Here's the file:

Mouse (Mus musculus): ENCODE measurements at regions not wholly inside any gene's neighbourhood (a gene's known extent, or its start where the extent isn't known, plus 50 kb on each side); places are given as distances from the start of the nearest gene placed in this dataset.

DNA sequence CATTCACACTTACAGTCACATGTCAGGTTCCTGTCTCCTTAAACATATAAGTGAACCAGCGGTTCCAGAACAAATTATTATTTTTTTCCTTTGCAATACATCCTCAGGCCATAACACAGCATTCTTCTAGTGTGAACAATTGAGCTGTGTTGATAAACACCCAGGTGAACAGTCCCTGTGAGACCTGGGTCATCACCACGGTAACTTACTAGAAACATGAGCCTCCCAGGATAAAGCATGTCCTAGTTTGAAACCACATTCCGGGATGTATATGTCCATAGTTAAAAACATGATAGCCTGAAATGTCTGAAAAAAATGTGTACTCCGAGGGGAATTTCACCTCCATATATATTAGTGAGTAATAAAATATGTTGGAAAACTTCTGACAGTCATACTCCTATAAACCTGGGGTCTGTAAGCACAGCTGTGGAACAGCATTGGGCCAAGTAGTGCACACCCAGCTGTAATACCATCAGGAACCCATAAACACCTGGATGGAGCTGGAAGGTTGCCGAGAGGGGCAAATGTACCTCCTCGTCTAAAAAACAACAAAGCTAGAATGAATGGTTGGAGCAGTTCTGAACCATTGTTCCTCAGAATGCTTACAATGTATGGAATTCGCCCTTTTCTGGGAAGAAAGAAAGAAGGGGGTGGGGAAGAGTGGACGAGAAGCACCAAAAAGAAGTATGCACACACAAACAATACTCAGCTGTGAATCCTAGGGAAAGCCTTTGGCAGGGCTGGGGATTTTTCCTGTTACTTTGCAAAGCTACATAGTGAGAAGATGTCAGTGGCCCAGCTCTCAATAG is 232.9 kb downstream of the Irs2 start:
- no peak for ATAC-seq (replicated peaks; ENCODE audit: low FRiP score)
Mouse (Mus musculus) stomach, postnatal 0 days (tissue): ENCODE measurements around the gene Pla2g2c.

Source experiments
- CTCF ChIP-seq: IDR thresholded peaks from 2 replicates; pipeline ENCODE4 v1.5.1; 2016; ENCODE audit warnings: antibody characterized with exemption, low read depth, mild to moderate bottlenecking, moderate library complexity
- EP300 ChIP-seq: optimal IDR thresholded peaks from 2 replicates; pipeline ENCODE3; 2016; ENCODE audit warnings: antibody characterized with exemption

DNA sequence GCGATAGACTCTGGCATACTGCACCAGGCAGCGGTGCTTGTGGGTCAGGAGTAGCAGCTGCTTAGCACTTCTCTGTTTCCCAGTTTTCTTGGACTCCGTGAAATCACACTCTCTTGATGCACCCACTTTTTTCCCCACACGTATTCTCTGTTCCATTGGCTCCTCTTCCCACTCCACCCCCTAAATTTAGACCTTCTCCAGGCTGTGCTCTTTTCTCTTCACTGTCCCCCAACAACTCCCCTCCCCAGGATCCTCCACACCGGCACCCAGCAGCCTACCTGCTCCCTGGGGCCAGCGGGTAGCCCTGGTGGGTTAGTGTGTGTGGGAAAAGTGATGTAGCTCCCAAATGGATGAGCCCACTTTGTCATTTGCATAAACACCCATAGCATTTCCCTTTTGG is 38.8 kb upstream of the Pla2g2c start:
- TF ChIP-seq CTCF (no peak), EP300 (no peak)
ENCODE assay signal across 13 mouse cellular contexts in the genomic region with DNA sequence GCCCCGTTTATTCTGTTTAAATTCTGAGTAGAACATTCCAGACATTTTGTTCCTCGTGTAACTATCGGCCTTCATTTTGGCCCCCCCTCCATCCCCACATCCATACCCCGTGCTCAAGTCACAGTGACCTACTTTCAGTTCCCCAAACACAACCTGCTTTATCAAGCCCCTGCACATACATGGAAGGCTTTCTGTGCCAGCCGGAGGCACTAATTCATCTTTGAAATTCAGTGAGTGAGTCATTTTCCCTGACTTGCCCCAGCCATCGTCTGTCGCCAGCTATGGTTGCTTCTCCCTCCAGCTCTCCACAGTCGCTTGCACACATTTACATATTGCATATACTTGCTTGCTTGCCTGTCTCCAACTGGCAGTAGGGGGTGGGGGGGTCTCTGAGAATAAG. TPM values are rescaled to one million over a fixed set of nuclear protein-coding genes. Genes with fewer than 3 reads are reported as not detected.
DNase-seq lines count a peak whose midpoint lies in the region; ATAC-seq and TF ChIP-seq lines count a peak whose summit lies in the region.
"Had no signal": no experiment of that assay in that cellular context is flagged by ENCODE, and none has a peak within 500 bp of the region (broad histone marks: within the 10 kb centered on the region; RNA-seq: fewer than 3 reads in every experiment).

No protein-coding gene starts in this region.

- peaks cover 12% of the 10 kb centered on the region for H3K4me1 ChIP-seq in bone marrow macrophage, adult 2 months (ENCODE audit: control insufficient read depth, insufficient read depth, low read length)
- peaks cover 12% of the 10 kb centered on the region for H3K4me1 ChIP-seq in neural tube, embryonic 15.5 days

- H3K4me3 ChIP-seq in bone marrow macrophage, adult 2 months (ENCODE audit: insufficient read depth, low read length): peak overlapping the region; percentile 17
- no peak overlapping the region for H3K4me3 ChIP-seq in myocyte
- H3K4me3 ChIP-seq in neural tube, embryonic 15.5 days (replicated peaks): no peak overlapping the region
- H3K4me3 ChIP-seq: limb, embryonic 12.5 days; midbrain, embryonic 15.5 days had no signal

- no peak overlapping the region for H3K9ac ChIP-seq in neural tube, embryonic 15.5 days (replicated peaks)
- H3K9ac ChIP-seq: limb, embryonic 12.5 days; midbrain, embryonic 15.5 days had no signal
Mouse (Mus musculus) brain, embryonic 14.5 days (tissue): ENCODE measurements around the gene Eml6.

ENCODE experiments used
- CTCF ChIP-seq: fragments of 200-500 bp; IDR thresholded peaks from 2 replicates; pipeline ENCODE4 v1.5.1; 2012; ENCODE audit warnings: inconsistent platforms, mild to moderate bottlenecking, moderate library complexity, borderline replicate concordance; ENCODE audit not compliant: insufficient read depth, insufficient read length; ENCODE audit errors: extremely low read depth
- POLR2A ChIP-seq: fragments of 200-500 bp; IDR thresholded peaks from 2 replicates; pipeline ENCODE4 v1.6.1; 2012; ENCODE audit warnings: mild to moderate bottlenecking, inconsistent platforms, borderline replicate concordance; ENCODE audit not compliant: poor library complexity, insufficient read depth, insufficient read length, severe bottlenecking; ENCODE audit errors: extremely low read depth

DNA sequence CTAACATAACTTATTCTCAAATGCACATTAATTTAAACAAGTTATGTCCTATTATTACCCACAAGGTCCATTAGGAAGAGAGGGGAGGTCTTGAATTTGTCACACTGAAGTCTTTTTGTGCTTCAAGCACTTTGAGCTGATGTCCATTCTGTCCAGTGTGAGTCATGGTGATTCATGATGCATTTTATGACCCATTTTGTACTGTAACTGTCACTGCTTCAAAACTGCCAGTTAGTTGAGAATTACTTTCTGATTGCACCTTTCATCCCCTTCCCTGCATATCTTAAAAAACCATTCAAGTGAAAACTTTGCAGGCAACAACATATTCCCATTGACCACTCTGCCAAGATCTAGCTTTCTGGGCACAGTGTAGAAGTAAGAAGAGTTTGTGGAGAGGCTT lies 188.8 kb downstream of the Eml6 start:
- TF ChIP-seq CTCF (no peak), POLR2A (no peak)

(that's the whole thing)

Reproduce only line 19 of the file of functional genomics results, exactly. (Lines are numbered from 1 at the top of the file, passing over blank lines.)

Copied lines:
- H3K4me3 ChIP-seq: limb, embryonic 12.5 days; midbrain, embryonic 15.5 days had no signal